Halloween happens to be on the horizon, but he’s a fixture in front of this Kyoto clothing store throughout the year.

Use the rikaichan popup dictionary or your favorite reference tool with the words I’ve transcribed below the photo if you need help reading the katakana, or the message in his mouth.

The vertical hiragana/kanji can be seen more clearly if you click on the photo to enlarge it and then click again on his mouth.  A very common verb and kanji compound that you can likely guess the meaning of from the context.

I wonder what kind of greeting’s waiting for me on the second floor?

Originally posted 2012-09-21 22:57:57.

Katakana Japanese Reading Practice #28: Fresh Fish Label

Fresh fish package label with price in kanji and katakana Japanese alphabets生サーモン ノルウェー産

If you’re studying katakana, try reading the words from this label that I’ve transcribed just below the photo. Use the rikaichan popup dictionary or your favorite reference tool if you need help with that or with the kanji above or in the text below.

The katakana will give you the name of the fish and its origin.  The character 生 is also seen and discussed here,  in a post I recently wrote about beer.

This reminds me, I’d better polish this off before the 消費期限 sneaks up on me, the 21st is just around the corner!

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Originally posted 2012-09-19 22:40:24.

Katakana Japanese Reading Practice #29: Coffee Shop’s Sign

Old Kyoto Japan kissaten coffee shop's sign in katakana Japanese alphabetTry reading this sign if you’re learning katakana.

You’ll see lots of  signs touting this sort of coffee shop fare in Japan, but you’ll never see another sign quite like this funky old one that caught my eye recently in Kyoto.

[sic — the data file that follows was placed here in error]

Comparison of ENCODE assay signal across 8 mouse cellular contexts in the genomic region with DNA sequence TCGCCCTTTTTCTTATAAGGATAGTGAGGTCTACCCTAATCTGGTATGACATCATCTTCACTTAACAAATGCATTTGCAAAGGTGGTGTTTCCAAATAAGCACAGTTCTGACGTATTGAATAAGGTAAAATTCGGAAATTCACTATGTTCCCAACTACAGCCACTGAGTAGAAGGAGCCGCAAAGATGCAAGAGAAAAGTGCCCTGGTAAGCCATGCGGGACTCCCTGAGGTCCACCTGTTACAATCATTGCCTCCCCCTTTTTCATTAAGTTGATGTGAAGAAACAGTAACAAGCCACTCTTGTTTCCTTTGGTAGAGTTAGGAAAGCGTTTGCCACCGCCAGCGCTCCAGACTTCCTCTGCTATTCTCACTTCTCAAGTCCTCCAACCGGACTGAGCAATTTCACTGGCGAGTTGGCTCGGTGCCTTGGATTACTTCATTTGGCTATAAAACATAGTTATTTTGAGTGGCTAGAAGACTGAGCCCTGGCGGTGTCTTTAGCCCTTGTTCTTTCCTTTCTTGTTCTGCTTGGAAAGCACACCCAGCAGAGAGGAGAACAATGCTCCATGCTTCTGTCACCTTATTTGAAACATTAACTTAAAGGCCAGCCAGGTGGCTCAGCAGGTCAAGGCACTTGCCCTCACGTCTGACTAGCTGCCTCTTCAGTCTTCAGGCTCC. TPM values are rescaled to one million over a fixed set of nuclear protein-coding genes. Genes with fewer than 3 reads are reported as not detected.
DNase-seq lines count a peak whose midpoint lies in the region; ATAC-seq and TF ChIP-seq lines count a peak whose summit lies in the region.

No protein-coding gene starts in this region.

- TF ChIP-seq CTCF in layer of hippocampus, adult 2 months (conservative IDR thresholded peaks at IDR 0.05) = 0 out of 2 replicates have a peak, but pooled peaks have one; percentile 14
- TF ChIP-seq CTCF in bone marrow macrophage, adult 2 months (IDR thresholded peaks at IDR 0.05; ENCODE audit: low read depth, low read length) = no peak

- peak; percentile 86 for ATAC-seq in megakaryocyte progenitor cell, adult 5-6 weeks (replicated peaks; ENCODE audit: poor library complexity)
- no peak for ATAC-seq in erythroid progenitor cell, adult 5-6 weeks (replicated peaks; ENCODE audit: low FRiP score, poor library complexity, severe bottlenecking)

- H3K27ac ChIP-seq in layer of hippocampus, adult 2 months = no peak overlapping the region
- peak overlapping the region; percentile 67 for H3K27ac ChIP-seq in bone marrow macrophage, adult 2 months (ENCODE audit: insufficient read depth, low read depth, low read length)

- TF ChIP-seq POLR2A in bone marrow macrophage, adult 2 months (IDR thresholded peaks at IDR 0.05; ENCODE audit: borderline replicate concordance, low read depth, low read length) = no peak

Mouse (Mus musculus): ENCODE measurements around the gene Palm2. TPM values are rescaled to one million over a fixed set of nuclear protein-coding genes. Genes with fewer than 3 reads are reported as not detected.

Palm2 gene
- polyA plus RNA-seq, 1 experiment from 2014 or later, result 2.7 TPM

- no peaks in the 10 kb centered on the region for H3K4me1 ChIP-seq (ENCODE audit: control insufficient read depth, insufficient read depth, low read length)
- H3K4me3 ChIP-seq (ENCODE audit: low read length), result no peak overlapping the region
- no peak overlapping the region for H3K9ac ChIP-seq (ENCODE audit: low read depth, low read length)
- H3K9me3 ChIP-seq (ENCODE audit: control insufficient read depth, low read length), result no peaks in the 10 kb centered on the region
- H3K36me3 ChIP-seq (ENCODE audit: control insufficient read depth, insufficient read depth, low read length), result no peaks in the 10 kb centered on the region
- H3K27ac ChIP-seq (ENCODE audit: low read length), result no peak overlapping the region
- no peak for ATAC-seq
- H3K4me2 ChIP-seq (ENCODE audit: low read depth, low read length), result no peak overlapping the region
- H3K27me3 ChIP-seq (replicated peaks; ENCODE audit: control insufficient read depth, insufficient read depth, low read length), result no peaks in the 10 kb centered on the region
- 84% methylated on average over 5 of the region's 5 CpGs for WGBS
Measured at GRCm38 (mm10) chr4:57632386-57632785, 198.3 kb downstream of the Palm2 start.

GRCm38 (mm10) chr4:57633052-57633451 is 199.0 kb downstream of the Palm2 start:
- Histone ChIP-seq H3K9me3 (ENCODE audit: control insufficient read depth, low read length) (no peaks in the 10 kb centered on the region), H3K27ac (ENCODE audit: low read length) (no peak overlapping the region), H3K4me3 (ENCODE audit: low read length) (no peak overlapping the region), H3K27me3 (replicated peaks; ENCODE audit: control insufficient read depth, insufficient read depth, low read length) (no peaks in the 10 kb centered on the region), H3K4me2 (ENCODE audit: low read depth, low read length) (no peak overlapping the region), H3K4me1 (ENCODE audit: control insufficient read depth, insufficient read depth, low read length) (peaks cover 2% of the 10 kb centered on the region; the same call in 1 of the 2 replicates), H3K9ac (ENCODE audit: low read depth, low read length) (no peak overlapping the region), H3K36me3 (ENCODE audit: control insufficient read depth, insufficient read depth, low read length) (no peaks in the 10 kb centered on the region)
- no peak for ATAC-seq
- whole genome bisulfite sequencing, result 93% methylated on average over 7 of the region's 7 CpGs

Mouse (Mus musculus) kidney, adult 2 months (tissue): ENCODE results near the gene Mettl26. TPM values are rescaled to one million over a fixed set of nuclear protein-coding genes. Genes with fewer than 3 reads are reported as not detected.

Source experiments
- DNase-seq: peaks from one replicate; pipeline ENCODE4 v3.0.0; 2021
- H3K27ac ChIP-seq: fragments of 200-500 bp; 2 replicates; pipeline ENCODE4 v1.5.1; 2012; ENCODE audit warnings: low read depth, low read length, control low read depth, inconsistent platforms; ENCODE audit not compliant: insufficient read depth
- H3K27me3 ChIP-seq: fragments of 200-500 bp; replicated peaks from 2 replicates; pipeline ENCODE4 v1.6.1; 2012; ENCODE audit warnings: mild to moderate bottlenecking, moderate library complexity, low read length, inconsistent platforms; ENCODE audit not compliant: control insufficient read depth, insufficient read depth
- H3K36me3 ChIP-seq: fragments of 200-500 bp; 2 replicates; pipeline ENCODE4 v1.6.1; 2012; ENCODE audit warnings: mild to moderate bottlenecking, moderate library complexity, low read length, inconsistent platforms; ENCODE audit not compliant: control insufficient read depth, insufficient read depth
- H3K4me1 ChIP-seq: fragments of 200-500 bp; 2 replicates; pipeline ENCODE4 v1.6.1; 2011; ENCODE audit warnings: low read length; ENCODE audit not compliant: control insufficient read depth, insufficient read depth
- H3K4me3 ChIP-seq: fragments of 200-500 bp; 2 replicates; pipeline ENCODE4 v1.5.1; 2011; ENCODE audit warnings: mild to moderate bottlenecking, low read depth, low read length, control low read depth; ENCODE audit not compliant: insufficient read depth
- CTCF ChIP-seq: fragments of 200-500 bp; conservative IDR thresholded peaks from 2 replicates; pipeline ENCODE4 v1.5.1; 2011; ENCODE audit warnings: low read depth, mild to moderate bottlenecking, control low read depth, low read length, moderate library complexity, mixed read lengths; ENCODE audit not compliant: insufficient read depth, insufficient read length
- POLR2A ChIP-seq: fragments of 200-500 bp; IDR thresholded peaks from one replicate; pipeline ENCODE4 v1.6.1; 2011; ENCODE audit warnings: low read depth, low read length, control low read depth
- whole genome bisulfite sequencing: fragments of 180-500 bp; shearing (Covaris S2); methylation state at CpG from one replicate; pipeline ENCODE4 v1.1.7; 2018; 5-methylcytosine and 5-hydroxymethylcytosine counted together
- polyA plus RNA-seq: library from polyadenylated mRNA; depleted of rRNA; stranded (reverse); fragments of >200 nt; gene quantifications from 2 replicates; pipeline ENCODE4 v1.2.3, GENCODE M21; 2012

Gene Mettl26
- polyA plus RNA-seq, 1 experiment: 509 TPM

The first word is spelled コーヒー these days,  but it’s not hard to understand what it means in either case, if you’re up on your katakana!

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Originally posted 2012-09-18 08:22:01.

Summertime temptations at Kyoto’s Nishiki Market

生ビール冷えてます。

Use the rikaichan popup dictionary or your favorite reference tool on the text I’ve transcribed just below the photo if you need help reading this sign.

It includes an often seen kanji/katakana pairing, so even if you’re still getting katakana down, this is a good chance to get some exposure in a natural context to a very high frequency kanji character and perhaps learn one of its readings and meanings.  Give it a try before continuing.

If you go out to eat or drink in Japan, this one will serve you well, in case you needed a bit more motivation. Asking for なまビール  will do the trick, or just say なま and save your energy for sipping! Your draft beer will appear in a flash.